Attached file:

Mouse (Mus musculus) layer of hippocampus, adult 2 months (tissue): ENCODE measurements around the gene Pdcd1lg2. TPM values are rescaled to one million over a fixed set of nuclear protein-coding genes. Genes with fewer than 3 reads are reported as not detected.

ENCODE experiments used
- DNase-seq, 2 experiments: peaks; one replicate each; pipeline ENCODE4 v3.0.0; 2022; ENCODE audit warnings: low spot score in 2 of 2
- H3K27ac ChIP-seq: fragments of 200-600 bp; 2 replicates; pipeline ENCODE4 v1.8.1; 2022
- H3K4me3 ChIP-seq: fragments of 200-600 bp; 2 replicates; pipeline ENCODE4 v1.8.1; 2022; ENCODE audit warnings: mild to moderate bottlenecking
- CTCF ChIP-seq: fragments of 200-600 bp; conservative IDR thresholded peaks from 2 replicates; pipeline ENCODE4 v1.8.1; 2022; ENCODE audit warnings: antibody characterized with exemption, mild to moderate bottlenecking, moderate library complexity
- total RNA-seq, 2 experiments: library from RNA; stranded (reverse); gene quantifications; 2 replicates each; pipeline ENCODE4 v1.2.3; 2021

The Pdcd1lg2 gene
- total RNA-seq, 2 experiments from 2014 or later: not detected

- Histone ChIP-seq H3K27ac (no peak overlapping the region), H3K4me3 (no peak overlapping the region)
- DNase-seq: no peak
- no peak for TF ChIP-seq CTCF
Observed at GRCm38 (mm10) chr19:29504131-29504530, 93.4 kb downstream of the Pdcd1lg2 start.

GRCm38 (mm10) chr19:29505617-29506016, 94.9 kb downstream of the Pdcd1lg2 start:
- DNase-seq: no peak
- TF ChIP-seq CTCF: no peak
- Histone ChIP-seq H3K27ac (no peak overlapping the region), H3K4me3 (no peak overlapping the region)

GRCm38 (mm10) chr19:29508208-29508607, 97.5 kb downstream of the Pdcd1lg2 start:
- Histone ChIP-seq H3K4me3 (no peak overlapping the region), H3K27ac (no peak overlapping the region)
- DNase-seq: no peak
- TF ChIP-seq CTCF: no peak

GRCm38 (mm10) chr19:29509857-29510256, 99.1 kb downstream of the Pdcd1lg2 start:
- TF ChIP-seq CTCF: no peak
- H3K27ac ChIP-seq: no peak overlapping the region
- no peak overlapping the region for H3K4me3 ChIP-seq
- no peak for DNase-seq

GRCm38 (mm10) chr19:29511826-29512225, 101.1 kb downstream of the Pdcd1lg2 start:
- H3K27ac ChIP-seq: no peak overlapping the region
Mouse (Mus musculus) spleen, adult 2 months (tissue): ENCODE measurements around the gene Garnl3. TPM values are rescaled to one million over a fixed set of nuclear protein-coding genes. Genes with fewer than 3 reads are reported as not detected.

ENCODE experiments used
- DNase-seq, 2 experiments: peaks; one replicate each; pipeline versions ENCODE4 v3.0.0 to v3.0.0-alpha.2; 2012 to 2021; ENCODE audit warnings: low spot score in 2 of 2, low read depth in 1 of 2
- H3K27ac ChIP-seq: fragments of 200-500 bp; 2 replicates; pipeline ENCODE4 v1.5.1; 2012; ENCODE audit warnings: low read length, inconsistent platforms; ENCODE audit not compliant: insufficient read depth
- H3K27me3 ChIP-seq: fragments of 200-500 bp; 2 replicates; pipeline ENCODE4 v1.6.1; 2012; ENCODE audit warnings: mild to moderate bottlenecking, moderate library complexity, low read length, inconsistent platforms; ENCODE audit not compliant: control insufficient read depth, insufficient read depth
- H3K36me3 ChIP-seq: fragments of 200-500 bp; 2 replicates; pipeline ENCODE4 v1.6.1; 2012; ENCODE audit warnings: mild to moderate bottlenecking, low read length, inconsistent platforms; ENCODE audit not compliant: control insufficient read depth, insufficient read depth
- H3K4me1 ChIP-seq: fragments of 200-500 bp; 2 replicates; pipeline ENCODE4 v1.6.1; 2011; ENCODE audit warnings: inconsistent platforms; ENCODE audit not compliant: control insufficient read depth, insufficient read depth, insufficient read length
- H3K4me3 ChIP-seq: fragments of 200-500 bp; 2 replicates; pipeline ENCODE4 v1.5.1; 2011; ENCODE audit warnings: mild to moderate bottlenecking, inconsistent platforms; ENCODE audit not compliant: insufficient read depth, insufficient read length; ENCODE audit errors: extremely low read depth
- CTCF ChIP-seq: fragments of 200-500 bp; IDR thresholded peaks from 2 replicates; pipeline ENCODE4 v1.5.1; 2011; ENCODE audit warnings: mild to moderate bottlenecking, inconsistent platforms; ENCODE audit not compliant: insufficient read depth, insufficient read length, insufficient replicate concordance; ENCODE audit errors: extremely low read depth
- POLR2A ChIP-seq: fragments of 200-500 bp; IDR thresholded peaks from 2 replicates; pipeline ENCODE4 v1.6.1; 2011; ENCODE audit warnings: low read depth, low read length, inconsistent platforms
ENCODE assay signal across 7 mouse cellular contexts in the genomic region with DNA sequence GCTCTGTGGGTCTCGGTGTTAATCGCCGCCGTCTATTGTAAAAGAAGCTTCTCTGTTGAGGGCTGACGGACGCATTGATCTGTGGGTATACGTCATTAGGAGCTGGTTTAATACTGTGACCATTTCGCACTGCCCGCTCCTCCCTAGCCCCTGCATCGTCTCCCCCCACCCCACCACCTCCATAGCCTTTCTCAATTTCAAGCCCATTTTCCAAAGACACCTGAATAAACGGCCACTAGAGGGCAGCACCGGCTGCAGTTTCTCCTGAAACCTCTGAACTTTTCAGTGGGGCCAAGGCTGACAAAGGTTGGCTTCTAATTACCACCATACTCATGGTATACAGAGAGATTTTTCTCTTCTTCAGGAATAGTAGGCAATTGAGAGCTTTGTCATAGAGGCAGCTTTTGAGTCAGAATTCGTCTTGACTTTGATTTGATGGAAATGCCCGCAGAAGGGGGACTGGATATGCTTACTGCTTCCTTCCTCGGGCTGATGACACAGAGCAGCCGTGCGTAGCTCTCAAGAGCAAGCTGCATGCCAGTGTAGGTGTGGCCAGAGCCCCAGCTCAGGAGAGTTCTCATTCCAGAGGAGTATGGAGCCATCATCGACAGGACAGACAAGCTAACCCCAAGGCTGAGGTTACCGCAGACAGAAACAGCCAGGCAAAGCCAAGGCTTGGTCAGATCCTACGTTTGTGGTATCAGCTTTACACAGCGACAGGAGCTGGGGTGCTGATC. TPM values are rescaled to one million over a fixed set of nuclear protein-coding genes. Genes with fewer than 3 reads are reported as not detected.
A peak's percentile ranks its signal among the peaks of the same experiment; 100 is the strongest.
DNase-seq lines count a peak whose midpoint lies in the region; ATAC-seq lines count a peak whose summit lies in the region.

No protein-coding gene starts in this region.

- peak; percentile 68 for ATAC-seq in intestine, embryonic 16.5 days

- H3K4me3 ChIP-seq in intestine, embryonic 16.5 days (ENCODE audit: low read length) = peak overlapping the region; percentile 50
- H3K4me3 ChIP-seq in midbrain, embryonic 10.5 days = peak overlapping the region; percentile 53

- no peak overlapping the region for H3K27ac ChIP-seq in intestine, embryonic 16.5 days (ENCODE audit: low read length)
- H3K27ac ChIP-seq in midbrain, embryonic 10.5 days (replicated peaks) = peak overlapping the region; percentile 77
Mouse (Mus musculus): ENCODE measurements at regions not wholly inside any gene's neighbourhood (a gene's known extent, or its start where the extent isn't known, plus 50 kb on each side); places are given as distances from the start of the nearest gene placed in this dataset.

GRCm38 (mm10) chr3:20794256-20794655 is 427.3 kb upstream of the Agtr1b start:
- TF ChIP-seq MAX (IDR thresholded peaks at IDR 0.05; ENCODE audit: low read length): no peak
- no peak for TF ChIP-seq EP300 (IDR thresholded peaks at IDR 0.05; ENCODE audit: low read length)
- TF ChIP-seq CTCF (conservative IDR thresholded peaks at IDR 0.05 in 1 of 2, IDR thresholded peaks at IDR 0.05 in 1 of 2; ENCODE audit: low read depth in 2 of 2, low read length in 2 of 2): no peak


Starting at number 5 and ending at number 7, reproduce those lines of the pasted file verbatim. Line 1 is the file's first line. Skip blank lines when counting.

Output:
- H3K4me3 ChIP-seq: fragments of 200-600 bp; 2 replicates; pipeline ENCODE4 v1.8.1; 2022; ENCODE audit warnings: mild to moderate bottlenecking
- CTCF ChIP-seq: fragments of 200-600 bp; conservative IDR thresholded peaks from 2 replicates; pipeline ENCODE4 v1.8.1; 2022; ENCODE audit warnings: antibody characterized with exemption, mild to moderate bottlenecking, moderate library complexity
- total RNA-seq, 2 experiments: library from RNA; stranded (reverse); gene quantifications; 2 replicates each; pipeline ENCODE4 v1.2.3; 2021